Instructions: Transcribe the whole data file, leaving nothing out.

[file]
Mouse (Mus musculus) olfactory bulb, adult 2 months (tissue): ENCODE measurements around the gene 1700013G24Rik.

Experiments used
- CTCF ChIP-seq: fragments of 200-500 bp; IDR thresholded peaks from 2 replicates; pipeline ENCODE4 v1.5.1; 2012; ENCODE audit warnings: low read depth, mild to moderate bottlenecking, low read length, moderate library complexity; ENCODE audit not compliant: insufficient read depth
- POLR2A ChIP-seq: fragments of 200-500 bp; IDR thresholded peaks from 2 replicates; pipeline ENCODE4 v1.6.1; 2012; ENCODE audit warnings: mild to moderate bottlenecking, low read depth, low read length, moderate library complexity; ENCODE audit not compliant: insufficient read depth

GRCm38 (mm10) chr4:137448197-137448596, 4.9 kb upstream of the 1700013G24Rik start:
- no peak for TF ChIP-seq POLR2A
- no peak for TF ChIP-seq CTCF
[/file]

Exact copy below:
Mouse (Mus musculus) olfactory bulb, adult 2 months (tissue): ENCODE measurements around the gene 1700013G24Rik.

Experiments used
- CTCF ChIP-seq: fragments of 200-500 bp; IDR thresholded peaks from 2 replicates; pipeline ENCODE4 v1.5.1; 2012; ENCODE audit warnings: low read depth, mild to moderate bottlenecking, low read length, moderate library complexity; ENCODE audit not compliant: insufficient read depth
- POLR2A ChIP-seq: fragments of 200-500 bp; IDR thresholded peaks from 2 replicates; pipeline ENCODE4 v1.6.1; 2012; ENCODE audit warnings: mild to moderate bottlenecking, low read depth, low read length, moderate library complexity; ENCODE audit not compliant: insufficient read depth

GRCm38 (mm10) chr4:137448197-137448596, 4.9 kb upstream of the 1700013G24Rik start:
- no peak for TF ChIP-seq POLR2A
- no peak for TF ChIP-seq CTCF